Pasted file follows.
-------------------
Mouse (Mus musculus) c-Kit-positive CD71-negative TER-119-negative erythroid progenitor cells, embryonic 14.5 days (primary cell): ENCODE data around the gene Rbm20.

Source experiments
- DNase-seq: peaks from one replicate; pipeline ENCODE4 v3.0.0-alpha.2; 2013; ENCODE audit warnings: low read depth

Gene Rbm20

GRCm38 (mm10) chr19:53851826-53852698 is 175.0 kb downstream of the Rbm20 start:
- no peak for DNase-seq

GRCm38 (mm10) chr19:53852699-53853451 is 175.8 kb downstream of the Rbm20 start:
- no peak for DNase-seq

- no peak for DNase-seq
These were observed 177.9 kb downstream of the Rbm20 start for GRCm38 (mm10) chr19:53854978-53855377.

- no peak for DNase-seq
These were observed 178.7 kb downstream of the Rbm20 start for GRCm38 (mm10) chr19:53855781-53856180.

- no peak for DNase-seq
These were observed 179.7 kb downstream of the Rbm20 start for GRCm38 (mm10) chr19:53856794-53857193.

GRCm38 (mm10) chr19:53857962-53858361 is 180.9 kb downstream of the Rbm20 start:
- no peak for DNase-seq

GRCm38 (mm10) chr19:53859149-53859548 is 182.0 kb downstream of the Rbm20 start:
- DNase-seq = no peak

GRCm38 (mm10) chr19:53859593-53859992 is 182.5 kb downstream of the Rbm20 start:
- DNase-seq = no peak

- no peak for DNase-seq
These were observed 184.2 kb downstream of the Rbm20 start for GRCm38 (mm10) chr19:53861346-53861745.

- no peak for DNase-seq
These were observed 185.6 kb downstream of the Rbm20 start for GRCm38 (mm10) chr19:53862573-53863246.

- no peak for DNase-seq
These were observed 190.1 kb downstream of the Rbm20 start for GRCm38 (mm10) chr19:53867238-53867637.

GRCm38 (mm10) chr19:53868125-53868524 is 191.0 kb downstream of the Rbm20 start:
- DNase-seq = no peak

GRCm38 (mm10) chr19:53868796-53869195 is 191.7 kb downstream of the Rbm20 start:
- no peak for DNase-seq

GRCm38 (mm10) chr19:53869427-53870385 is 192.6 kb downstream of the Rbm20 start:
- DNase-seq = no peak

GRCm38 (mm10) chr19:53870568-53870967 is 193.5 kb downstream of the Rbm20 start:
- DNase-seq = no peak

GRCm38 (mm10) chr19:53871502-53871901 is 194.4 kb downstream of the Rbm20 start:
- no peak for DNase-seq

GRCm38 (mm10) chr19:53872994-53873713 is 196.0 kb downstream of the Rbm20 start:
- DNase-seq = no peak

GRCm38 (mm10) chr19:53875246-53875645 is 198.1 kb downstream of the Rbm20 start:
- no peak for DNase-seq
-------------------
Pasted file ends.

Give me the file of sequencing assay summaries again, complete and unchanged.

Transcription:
Mouse (Mus musculus) c-Kit-positive CD71-negative TER-119-negative erythroid progenitor cells, embryonic 14.5 days (primary cell): ENCODE data around the gene Rbm20.

Source experiments
- DNase-seq: peaks from one replicate; pipeline ENCODE4 v3.0.0-alpha.2; 2013; ENCODE audit warnings: low read depth

Gene Rbm20

GRCm38 (mm10) chr19:53851826-53852698 is 175.0 kb downstream of the Rbm20 start:
- no peak for DNase-seq

GRCm38 (mm10) chr19:53852699-53853451 is 175.8 kb downstream of the Rbm20 start:
- no peak for DNase-seq

- no peak for DNase-seq
These were observed 177.9 kb downstream of the Rbm20 start for GRCm38 (mm10) chr19:53854978-53855377.

- no peak for DNase-seq
These were observed 178.7 kb downstream of the Rbm20 start for GRCm38 (mm10) chr19:53855781-53856180.

- no peak for DNase-seq
These were observed 179.7 kb downstream of the Rbm20 start for GRCm38 (mm10) chr19:53856794-53857193.

GRCm38 (mm10) chr19:53857962-53858361 is 180.9 kb downstream of the Rbm20 start:
- no peak for DNase-seq

GRCm38 (mm10) chr19:53859149-53859548 is 182.0 kb downstream of the Rbm20 start:
- DNase-seq = no peak

GRCm38 (mm10) chr19:53859593-53859992 is 182.5 kb downstream of the Rbm20 start:
- DNase-seq = no peak

- no peak for DNase-seq
These were observed 184.2 kb downstream of the Rbm20 start for GRCm38 (mm10) chr19:53861346-53861745.

- no peak for DNase-seq
These were observed 185.6 kb downstream of the Rbm20 start for GRCm38 (mm10) chr19:53862573-53863246.

- no peak for DNase-seq
These were observed 190.1 kb downstream of the Rbm20 start for GRCm38 (mm10) chr19:53867238-53867637.

GRCm38 (mm10) chr19:53868125-53868524 is 191.0 kb downstream of the Rbm20 start:
- DNase-seq = no peak

GRCm38 (mm10) chr19:53868796-53869195 is 191.7 kb downstream of the Rbm20 start:
- no peak for DNase-seq

GRCm38 (mm10) chr19:53869427-53870385 is 192.6 kb downstream of the Rbm20 start:
- DNase-seq = no peak

GRCm38 (mm10) chr19:53870568-53870967 is 193.5 kb downstream of the Rbm20 start:
- DNase-seq = no peak

GRCm38 (mm10) chr19:53871502-53871901 is 194.4 kb downstream of the Rbm20 start:
- no peak for DNase-seq

GRCm38 (mm10) chr19:53872994-53873713 is 196.0 kb downstream of the Rbm20 start:
- DNase-seq = no peak

GRCm38 (mm10) chr19:53875246-53875645 is 198.1 kb downstream of the Rbm20 start:
- no peak for DNase-seq